CAS  Article  Google Scholar 

  9. 9.

    O’Connor, D. H. et al. Neural coding during active somatosensation revealed using illusory touch. Nat. Neurosci. 16, 958–965 (2013).

    Article  Google Scholar 

  10. 10.

    Seelig, J. D. & Jayaraman, V. Neural dynamics for landmark orientation and angular path integration. Nature 521, 186–191 (2015).

    CAS  Article  Google Scholar 

  11. 11.

    Huber, D. et al. Multiple dynamic representations in the motor cortex during sensorimotor learning. Nature 484, 473–478 (2012).

    CAS  Article  Google Scholar 

  12. 12.

    Margolis, D. J. et al. Reorganization of cortical population activity imaged throughout long-term sensory deprivation. Nat. Neurosci. 15, 1539–1546 (2012).

    CAS  Article  Google Scholar 

  13. 13.

    Jenett, A. et al. A GAL4-driver line resource for Drosophila neurobiology. Cell Rep. 2, 991–1001 (2012).

    CAS  Article  Google Scholar 

  14. 14.

    Luo, L., Callaway, E. M. & Svoboda, K. Genetic dissection of neural circuits: a decade of progress. Neuron 98, 256–281 (2018).

    CAS  Article  Google Scholar 

  15. 15.

    Akerboom, J. et al. Crystal structures of the GCaMP calcium sensor reveal the mechanism of fluorescence signal change and aid rational design. J. Biol. Chem. 284, 6455–6464 (2009).

    CAS  Article  Google Scholar 

  16. 16.

    Ding, J., Luo, A. F., Hu, L., Wang, D. & Shao, F. Structural basis of the ultrasensitive calcium indicator GCaMP6. Sci. China Life Sci. 57, 269–274 (2014).

    CAS  Article  Google Scholar 

  17. 17.

    Badura, A., Sun, X. R., Giovannucci, A., Lynch, L. A. & Wang, S. S. H. Fast calcium sensor proteins for monitoring neural activity. Neurophotonics 1, 025008 (2014).

    Article  Google Scholar 

  18. 18.

    Barnett, L. M., Hughes, T. E. & Drobizhev, M. Deciphering the molecular mechanism responsible for GCaMP6m’s Ca2+-dependent change in fluorescence. PloS ONE 12, e0170934 (2017).

    Article  Google Scholar 

  19. 19.

    Dana, H. et al. Sensitive red protein calcium indicators for imaging neural activity. eLife 5, e12727 (2016).

    Article  Google Scholar 

  20. 20.

    Wardill, T. J. et al. A neuron-based screening platform for optimizing genetically-encoded calcium Indicators. PLoS ONE 8, e77728 (2013).

    CAS  Article  Google Scholar 

  21. 21.

    Ohkura, M. et al. Genetically encoded green fluorescent Ca2+ iIndicators with improved detectability for neuronal Ca2+ sSignals. PLoS ONE 7, e51286 (2012).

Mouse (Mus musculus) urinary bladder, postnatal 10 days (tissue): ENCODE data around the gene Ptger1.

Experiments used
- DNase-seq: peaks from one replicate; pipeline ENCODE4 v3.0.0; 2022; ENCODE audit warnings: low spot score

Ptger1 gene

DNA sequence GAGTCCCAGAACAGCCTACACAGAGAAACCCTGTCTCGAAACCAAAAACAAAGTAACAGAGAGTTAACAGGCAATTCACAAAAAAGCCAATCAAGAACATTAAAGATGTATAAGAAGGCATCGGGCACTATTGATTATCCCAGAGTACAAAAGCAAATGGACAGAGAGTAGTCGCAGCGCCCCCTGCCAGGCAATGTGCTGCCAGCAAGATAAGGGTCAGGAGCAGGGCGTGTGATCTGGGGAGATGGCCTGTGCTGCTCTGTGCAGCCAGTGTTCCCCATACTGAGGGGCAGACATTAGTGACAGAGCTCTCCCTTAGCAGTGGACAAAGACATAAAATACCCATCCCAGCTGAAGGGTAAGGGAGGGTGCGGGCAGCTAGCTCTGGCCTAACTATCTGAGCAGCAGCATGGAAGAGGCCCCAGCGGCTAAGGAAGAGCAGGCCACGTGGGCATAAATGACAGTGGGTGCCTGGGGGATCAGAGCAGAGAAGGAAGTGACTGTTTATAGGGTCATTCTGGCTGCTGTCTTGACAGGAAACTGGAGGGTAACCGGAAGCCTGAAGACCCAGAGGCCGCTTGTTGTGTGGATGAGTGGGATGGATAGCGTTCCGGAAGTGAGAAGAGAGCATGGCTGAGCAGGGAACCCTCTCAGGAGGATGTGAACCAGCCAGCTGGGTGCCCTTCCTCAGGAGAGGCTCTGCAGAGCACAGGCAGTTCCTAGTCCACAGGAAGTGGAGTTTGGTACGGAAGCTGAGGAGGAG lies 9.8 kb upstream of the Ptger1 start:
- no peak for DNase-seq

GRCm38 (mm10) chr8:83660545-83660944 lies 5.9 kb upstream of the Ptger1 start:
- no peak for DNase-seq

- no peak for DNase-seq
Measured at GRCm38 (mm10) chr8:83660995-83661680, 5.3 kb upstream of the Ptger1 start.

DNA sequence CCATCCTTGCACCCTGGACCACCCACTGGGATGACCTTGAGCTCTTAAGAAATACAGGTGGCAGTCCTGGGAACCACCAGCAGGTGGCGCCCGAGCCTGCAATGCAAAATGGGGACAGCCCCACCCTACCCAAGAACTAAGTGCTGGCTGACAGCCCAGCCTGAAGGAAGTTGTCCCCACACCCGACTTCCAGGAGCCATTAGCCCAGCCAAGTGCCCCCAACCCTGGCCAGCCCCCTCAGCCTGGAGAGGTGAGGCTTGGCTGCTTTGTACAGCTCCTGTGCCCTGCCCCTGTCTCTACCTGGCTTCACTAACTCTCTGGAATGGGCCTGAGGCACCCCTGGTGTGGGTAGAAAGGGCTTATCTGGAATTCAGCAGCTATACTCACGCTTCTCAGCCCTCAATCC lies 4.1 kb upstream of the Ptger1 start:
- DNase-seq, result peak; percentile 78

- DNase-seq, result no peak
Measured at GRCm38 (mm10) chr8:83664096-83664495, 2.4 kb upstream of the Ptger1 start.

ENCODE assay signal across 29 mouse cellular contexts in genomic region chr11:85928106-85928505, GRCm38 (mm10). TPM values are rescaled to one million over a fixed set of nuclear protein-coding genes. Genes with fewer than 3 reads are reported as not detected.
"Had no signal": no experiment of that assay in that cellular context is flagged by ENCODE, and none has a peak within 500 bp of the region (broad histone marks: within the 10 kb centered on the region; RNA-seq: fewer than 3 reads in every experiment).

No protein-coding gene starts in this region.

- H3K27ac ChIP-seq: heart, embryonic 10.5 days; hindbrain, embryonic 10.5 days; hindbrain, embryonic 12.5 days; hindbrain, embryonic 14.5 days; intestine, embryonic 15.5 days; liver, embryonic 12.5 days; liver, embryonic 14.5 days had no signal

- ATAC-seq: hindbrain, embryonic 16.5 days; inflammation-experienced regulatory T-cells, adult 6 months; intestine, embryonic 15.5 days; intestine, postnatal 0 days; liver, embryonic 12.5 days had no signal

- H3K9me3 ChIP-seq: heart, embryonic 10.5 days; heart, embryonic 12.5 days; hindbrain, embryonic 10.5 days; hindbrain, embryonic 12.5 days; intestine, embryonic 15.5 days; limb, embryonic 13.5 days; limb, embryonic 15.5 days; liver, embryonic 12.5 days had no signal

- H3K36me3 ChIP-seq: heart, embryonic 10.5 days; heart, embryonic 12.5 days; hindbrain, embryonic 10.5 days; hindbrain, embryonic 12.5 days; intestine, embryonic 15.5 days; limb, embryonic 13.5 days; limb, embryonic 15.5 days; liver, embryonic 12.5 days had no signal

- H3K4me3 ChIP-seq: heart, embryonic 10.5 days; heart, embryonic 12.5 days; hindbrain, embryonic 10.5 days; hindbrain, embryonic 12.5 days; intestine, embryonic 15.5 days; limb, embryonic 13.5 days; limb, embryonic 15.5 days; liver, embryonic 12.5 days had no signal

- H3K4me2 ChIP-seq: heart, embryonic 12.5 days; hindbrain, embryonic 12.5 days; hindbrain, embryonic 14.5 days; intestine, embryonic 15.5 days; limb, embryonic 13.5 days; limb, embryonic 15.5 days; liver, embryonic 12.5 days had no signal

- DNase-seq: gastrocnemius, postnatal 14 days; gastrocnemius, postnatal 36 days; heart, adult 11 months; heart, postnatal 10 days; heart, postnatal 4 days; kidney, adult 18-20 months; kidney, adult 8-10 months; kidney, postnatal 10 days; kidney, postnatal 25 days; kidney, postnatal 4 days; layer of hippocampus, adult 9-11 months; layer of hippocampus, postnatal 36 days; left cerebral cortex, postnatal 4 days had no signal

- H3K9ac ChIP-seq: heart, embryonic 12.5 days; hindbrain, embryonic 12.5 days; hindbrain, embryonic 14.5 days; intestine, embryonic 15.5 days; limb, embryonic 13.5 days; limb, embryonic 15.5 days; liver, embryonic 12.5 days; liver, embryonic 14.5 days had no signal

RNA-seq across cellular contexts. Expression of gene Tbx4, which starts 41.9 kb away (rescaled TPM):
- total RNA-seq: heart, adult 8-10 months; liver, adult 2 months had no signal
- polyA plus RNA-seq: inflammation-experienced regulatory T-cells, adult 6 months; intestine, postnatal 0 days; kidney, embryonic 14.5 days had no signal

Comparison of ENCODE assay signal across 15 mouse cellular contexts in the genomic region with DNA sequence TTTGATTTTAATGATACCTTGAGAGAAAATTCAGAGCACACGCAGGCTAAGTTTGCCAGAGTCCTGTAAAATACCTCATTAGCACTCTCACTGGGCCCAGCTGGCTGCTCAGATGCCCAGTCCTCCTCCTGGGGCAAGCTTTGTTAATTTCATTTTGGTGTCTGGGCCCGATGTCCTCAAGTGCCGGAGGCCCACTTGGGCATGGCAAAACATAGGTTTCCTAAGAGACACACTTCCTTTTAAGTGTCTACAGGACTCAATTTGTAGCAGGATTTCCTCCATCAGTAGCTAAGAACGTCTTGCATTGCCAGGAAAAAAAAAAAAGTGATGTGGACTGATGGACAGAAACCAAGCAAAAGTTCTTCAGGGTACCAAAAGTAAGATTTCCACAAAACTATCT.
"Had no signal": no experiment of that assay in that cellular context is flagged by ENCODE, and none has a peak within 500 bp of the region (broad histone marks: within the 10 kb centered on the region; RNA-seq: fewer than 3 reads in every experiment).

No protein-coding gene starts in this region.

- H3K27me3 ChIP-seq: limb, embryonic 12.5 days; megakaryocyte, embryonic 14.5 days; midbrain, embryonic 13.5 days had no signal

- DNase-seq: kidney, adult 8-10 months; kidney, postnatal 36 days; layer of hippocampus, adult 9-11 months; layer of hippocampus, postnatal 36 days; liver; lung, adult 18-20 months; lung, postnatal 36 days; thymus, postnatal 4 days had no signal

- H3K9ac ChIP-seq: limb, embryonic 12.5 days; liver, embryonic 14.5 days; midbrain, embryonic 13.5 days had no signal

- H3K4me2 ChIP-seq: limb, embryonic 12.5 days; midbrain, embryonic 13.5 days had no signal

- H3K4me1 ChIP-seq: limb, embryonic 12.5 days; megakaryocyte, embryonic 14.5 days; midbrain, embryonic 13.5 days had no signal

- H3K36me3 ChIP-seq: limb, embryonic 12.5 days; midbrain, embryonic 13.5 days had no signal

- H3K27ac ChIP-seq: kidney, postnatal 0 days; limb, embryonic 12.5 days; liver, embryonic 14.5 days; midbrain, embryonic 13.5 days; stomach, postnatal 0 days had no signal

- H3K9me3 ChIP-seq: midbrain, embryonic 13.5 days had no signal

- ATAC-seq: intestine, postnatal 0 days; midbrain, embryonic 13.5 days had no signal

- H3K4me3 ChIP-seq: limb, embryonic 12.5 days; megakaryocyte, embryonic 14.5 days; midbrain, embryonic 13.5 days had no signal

CAS  Article  Google Scholar 

  22. 22.

    Wolff, T., Iyer, N. A. & Rubin, G. M. Neuroarchitecture and neuroanatomy of the Drosophila central complex: a GAL4-based dissection of protocerebral bridge neurons and circuits. J. Comp. Neurol. 523, 997–1037 (2015).

    Article  Google Scholar 

  23. 23.

    Turner-Evans, D. et al. Angular velocity integration in a fly heading circuit. eLife 6, e23496 (2017).

    Article  Google Scholar 

  24. 24.

    Green, J. et al. A neural circuit architecture for angular integration in Drosophila. Nature 546, 101–106 (2017).

    CAS  Article  Google Scholar 

  25. 25.

    Dana, H. et al. Thy1-GCaMP6 transgenic mice for neuronal population imaging in vivo. PloS ONE 9, e108697 (2014).

    Article  Google Scholar 

  26. 26.

    Mrsic-Flogel, T. D. et al. Homeostatic regulation of eye-specific responses in visual cortex during ocular dominance plasticity. Neuron 54, 961–972 (2007).

    CAS  Article  Google Scholar 

  27. 27.

    Niell, C. M. & Stryker, M. P. Highly selective receptive fields in mouse visual cortex. J. Neurosci. 28, 7520–7536 (2008).

    CAS  Article  Google Scholar 

  28. 28.

    Kerlin, A. et al. Functional clustering of dendritic activity during decision-making. Preprint at https://www.biorxiv.org/content/10.1101/440396v1 (2018).

  29. 29.

    Yang, Y. et al. Improved calcium sensor GCaMP-X overcomes the calcium channel perturbations induced by the calmodulin in GCaMP. Nat. Commun. 9, 1504 (2018).

    Article  Google Scholar 

  30. 30.

    Mank, M. et al. A genetically encoded calcium indicator for chronic in vivo two-photon imaging. Nat. Methods 5, 805–811 (2008).

    CAS  Article  Google Scholar 

  31. 31.